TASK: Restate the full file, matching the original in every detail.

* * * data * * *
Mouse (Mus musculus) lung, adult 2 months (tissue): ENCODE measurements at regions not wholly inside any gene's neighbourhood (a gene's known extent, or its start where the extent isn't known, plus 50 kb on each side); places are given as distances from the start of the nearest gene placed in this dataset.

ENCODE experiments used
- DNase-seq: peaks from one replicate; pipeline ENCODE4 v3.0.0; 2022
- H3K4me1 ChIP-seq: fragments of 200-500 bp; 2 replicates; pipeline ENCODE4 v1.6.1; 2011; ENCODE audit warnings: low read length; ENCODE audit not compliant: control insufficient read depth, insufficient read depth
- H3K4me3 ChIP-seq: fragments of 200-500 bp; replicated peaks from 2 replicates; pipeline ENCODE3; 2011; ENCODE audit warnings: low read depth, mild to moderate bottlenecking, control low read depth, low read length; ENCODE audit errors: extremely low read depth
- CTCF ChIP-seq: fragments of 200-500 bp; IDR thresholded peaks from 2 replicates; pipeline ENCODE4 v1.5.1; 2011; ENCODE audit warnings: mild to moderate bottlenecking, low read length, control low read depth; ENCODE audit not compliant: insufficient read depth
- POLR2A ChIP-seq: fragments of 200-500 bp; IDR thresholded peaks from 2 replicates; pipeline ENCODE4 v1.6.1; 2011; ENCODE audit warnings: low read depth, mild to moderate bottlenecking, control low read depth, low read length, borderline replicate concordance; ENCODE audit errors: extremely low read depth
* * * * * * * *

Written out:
Mouse (Mus musculus) lung, adult 2 months (tissue): ENCODE measurements at regions not wholly inside any gene's neighbourhood (a gene's known extent, or its start where the extent isn't known, plus 50 kb on each side); places are given as distances from the start of the nearest gene placed in this dataset.

ENCODE experiments used
- DNase-seq: peaks from one replicate; pipeline ENCODE4 v3.0.0; 2022
- H3K4me1 ChIP-seq: fragments of 200-500 bp; 2 replicates; pipeline ENCODE4 v1.6.1; 2011; ENCODE audit warnings: low read length; ENCODE audit not compliant: control insufficient read depth, insufficient read depth
- H3K4me3 ChIP-seq: fragments of 200-500 bp; replicated peaks from 2 replicates; pipeline ENCODE3; 2011; ENCODE audit warnings: low read depth, mild to moderate bottlenecking, control low read depth, low read length; ENCODE audit errors: extremely low read depth
- CTCF ChIP-seq: fragments of 200-500 bp; IDR thresholded peaks from 2 replicates; pipeline ENCODE4 v1.5.1; 2011; ENCODE audit warnings: mild to moderate bottlenecking, low read length, control low read depth; ENCODE audit not compliant: insufficient read depth
- POLR2A ChIP-seq: fragments of 200-500 bp; IDR thresholded peaks from 2 replicates; pipeline ENCODE4 v1.6.1; 2011; ENCODE audit warnings: low read depth, mild to moderate bottlenecking, control low read depth, low read length, borderline replicate concordance; ENCODE audit errors: extremely low read depth